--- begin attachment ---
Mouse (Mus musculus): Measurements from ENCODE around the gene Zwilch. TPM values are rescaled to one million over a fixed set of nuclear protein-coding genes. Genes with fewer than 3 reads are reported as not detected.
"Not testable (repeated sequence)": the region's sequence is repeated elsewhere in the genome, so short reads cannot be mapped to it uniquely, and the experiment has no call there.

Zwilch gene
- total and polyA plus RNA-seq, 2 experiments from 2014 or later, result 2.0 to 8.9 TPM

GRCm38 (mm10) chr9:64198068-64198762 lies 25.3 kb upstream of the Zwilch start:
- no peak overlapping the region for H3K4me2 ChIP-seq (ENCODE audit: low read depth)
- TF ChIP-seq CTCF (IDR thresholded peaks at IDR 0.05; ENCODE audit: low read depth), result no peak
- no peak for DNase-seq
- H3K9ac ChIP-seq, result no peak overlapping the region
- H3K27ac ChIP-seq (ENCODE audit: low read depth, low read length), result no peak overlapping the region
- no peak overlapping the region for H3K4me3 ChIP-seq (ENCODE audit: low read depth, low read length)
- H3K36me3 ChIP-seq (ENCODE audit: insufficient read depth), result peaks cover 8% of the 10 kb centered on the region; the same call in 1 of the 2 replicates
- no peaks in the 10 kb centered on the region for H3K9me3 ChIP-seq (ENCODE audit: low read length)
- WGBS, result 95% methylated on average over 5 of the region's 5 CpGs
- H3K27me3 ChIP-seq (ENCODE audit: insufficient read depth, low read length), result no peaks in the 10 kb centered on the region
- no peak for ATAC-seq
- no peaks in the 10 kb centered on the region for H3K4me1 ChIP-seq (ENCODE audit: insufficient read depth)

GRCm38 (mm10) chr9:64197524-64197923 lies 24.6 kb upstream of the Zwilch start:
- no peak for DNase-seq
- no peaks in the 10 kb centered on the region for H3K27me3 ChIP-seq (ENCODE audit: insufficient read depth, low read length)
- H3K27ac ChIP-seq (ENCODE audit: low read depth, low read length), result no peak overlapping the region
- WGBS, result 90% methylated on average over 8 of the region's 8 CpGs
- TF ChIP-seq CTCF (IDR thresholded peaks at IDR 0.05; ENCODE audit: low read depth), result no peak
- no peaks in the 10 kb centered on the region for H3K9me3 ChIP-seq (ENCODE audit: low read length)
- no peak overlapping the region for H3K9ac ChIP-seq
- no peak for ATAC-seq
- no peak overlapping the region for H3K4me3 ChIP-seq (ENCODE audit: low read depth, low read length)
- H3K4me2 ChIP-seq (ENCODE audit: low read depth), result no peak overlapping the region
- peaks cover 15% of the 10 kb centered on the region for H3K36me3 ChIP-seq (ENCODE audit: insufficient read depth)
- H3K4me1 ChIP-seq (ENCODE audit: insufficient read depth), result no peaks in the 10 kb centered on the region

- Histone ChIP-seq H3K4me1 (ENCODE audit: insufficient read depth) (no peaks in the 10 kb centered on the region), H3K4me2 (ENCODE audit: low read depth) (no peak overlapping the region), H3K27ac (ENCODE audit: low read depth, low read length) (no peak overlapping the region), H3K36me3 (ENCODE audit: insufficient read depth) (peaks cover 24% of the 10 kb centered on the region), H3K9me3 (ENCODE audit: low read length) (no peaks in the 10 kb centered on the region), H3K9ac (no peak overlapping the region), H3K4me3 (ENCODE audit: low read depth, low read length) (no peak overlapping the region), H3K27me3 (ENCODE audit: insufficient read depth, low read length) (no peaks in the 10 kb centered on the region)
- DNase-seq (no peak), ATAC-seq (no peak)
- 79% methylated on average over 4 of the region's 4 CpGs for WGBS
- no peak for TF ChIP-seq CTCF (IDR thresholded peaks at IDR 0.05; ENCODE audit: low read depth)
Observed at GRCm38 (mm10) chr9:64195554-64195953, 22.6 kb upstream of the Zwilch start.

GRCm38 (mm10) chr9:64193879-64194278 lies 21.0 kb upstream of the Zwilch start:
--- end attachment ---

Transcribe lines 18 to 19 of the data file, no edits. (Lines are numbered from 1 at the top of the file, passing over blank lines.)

GRCm38 (mm10) chr9:64197524-64197923 lies 24.6 kb upstream of the Zwilch start:
- no peak for DNase-seq